Owners of Logan Square’s shuttered but historic Congress Theater got the go-ahead Tuesday for a $69.2 million renovation that will restore live music to a nearly century-old building where Chuck Berry and Jerry Lee Lewis once played.
With help from a $9.6 million city subsidy, developer Michael Moyer hopes to host up to 125 live music shows a year at the renovated 4,900 seat theater.
That would happen after his investment group completes a redevelopment plan at the venue, 2135 N. Milwaukee, that includes a 30-room boutique hotel, 16,000 square feet of ground floor retail and restoration of 14 now-vacant apartments that will remain affordable after the renovation.
The project also includes a 100 unit residential building adjacent to the Congress Theater with at least 30 percent of the units earmarked for affordable housing.
The plan unanimously approved by the Community Development Commission calls for the long-awaited project to be financed, in part, by a $9.6 million subsidy generated by the surrounding Fullerton-Milwaukee tax-increment-financing (TIF) district. Another $800,000 TIF subsidy will be earmarked for the residential building.
The Congress was built in 1926 — in the Classical Revival and Italian Renaissance style — and originally operated as an ornate movie theater.
Moyer served as managing member of PalMet Venture LLC, which was established to redevelop the $120 million historic mixed-use block adjacent to City Hall that included the renovation of the Cadillac Palace theater and the Hotel Allegro.
Tuesday’s vote marked a major turnaround for the Logan Square theater where Berry and Lewis once strutted their stuff.
Built during the 1920s, the Congress was designated in 2002 as a Chicago landmark and more recently earned a spot on the National Register of Historic Places.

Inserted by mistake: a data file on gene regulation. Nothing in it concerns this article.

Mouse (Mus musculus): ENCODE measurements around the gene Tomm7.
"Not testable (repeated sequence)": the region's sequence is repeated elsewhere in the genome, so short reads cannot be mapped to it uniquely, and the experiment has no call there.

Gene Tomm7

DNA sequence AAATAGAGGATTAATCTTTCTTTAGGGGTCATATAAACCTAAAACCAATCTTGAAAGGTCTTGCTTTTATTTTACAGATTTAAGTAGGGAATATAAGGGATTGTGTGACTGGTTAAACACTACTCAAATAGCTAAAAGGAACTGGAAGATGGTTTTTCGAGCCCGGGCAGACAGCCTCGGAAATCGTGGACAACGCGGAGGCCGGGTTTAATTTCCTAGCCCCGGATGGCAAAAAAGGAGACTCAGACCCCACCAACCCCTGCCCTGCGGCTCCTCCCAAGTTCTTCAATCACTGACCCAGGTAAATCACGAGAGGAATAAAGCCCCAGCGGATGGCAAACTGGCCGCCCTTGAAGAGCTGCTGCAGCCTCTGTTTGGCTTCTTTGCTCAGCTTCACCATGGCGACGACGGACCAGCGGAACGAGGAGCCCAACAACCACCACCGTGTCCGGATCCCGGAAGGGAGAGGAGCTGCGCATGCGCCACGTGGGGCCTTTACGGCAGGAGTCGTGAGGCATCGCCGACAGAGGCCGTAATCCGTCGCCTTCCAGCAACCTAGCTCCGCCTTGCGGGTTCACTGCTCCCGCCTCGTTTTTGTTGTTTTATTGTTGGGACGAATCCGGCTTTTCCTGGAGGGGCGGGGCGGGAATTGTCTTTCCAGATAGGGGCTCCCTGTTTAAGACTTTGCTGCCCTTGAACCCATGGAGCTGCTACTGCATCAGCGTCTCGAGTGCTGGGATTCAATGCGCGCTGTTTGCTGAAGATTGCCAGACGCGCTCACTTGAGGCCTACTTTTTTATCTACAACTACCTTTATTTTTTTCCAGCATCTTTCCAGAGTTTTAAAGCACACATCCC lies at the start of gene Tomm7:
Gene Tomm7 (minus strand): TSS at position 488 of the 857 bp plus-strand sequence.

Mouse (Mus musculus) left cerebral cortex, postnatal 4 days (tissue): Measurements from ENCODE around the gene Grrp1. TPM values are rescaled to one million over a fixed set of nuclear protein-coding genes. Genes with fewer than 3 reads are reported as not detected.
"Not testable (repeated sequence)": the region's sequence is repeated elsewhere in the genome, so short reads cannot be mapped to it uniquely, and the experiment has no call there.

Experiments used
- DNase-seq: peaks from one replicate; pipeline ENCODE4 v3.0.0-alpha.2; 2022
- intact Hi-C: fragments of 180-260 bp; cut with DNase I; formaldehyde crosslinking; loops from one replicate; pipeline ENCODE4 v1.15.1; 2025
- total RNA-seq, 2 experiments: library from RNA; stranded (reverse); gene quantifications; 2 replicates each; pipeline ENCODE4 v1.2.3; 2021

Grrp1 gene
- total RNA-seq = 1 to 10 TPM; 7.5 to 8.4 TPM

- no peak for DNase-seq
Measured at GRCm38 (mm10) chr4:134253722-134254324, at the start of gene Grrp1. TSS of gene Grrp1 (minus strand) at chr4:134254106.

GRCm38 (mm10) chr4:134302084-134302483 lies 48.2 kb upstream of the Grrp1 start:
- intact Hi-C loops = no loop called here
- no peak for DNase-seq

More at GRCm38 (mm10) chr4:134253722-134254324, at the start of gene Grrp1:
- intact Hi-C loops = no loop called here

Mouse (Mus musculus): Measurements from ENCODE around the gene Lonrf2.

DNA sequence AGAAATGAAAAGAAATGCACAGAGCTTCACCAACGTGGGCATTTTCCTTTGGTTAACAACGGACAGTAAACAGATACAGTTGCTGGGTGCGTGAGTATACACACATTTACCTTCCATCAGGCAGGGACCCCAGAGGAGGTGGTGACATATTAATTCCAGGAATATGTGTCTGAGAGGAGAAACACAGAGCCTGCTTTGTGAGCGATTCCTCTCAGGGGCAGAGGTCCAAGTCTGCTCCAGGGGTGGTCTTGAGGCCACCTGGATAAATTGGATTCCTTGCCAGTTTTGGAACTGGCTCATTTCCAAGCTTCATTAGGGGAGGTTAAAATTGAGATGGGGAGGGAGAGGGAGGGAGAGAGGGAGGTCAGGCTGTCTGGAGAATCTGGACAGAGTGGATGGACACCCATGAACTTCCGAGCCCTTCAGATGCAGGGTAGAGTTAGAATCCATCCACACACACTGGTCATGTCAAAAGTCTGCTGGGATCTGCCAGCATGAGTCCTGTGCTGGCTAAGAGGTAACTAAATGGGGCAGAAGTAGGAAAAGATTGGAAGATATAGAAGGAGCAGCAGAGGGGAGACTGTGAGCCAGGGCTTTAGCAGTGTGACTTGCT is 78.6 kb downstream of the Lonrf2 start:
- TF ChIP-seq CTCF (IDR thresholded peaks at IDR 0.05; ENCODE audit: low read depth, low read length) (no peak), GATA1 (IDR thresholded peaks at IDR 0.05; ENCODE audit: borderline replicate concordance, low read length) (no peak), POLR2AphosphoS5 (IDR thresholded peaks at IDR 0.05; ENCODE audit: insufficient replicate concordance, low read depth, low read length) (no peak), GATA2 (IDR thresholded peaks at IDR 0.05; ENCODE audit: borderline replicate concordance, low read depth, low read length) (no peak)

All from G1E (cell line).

In April 2013, the city threw the book at the Congress Theater after the latest in a string of failed inspections.
The city’s lengthy motion detailed 26 violations at the theater, including a faulty electrical system, bare electrical cable wires strewn throughout the basement and defective lights.
“Based on the dangerous and hazardous nature of the building code violations, it is clear that the Congress Theater is a public nuisance and the continued operation of the business poses a continued harm to the occupants and the public,” the city’s motion said.
The theater’s ventilation system and a fire curtain tailor-made to prevent a fire from spreading were City Hall’s biggest concerns, but subsequently passed a city inspection.
That prompted a court order reducing occupancy on the theater’s first floor from 4,500 to 3000, and requiring then-owner Eddie Carranza to staff each event with two fire guards to help with overcrowding and guide concertgoers in case of a fire.
Concertgoers were further ordered to remain on the first floor of the theater because the second floor remained closed while staff worked to fix a backup generator.
The theater also agreed to have two fire guards and one stage fire guard at all shows to ensure safety and to guide concertgoers in case of an emergency, according to the order.
Five weeks later, the embattled Congress Theater was stripped of its liquor and business licenses.
It happened after a city hearing officer found the theater violated city codes “because within 12 consecutive months 5 separate incidents occurred on the licensed premises while the establishment was open for business involving acts that violated a state law regulating narcotics or controlled substances.”
In four disciplinary hearings, the city detailed alleged drug-related incidents and other alleged violations at the popular music venue in Logan Square.
They included allegations that staffers failed to call 911 to report a large fight during a Chief Keef rap concert in April 2012 and didn’t cooperate with police when seven underage concertgoers were let into a concert.
Carranza promised to appeal, but told the Chicago Sun-Times in a text message, “I don’t have the resources and money the city has to keep going on with court hearings.”
“We built a very strong music brand and revived a forgotten theater building. There will be plenty of buyers and operators interested in [taking] over our business,” Carranza wrote.
Carranza suggested then that he was being forced to sell. “The liquor commissioner sent a clear message he has some personal issue with me operating my theater,” he wrote.
The theater closed later that year and has been shuttered ever since.
In 2015, Palmet Ventures purchased the theater for $16 million.